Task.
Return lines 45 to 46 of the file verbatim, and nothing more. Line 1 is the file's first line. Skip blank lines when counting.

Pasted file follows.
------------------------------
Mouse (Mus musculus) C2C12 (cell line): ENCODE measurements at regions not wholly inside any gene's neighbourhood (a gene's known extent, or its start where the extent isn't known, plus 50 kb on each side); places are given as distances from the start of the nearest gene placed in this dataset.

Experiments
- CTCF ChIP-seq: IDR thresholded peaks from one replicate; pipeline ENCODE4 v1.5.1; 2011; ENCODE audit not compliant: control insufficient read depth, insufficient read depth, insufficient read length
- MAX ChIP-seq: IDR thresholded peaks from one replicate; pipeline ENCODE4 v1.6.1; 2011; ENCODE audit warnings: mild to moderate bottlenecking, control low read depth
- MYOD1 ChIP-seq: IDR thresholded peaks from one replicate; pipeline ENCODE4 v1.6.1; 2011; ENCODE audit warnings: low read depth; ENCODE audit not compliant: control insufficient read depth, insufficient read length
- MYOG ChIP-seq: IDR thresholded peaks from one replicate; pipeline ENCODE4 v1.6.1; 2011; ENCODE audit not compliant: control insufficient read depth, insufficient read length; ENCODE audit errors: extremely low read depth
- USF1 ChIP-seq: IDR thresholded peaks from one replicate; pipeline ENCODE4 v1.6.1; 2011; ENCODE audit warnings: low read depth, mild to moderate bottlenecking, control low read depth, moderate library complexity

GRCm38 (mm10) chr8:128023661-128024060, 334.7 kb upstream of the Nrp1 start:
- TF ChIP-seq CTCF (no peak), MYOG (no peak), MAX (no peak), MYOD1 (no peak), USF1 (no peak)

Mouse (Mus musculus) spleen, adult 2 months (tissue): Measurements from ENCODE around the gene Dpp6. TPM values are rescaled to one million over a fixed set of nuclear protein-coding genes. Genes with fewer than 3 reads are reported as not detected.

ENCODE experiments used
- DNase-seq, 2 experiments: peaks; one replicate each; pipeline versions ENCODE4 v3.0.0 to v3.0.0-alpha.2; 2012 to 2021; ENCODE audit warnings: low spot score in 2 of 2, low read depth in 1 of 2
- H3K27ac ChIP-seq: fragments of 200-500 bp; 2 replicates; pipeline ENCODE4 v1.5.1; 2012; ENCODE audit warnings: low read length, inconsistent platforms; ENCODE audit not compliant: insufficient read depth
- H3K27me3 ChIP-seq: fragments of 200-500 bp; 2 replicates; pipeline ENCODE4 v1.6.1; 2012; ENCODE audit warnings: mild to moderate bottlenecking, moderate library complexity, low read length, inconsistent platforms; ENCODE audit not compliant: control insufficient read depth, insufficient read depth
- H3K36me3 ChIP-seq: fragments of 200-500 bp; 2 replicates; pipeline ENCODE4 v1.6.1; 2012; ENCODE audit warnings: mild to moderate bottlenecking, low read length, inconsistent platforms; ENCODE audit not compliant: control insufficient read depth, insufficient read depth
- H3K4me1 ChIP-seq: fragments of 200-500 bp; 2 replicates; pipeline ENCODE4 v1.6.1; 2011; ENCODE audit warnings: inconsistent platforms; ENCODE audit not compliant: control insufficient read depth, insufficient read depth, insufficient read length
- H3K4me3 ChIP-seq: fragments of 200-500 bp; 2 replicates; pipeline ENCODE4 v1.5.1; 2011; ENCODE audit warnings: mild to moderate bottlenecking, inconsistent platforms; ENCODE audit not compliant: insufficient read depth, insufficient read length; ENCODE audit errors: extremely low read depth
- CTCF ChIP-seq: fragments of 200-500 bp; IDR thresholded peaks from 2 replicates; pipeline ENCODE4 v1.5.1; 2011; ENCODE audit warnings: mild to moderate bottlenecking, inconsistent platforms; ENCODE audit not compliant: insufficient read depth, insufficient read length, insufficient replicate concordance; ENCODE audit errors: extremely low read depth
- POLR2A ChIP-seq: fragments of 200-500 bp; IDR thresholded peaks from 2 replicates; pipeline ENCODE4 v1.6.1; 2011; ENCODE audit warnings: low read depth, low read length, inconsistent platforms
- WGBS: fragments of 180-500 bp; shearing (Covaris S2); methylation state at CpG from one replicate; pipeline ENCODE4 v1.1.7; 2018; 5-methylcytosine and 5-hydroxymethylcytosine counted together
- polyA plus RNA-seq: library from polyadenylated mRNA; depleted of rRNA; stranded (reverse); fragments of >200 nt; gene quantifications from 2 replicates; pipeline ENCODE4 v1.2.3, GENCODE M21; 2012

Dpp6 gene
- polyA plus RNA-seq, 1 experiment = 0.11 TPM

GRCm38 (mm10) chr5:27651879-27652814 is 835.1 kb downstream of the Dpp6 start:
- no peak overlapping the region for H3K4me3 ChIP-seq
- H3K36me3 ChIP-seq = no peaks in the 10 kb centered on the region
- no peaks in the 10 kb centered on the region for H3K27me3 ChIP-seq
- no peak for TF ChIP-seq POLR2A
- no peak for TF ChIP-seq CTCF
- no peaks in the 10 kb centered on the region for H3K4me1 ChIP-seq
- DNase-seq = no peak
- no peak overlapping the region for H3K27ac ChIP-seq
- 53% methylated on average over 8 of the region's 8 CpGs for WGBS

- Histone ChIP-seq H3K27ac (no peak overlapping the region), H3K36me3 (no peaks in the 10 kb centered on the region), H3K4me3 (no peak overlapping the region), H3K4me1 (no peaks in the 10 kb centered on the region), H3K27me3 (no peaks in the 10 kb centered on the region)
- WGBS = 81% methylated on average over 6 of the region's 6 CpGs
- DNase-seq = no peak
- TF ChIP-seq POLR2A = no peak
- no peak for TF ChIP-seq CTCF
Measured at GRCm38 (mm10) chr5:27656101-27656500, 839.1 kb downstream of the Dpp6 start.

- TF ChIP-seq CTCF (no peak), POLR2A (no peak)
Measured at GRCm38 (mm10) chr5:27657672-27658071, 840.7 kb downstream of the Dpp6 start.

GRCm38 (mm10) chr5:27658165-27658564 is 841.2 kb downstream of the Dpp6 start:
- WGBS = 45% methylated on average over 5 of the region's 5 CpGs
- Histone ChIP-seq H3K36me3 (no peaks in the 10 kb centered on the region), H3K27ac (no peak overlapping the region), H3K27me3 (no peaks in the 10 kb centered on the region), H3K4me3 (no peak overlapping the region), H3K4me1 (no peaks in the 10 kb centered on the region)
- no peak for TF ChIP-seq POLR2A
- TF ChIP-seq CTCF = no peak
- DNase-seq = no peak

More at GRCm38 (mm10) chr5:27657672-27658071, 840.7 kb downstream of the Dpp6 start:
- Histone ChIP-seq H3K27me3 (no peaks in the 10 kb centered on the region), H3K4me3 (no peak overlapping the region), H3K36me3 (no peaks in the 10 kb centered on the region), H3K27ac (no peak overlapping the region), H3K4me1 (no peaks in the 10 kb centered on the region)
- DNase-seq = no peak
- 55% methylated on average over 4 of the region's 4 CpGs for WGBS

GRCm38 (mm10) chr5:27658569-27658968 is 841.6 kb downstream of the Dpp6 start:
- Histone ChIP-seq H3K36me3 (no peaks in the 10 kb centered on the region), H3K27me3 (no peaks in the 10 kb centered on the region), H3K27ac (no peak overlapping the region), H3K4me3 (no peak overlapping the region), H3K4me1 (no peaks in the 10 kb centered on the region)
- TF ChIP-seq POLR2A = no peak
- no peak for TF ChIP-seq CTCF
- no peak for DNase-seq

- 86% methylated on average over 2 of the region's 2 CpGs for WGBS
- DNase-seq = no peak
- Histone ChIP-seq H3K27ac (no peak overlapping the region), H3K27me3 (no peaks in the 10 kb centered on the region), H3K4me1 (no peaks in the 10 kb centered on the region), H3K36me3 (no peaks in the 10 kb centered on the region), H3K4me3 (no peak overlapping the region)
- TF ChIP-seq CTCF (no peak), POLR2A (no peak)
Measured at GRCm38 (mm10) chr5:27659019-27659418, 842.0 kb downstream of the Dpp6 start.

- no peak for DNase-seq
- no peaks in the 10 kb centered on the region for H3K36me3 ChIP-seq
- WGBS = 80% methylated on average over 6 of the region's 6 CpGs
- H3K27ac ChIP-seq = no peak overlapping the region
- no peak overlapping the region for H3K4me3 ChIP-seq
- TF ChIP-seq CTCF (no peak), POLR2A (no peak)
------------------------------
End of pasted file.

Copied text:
- no peak for TF ChIP-seq POLR2A
- TF ChIP-seq CTCF = no peak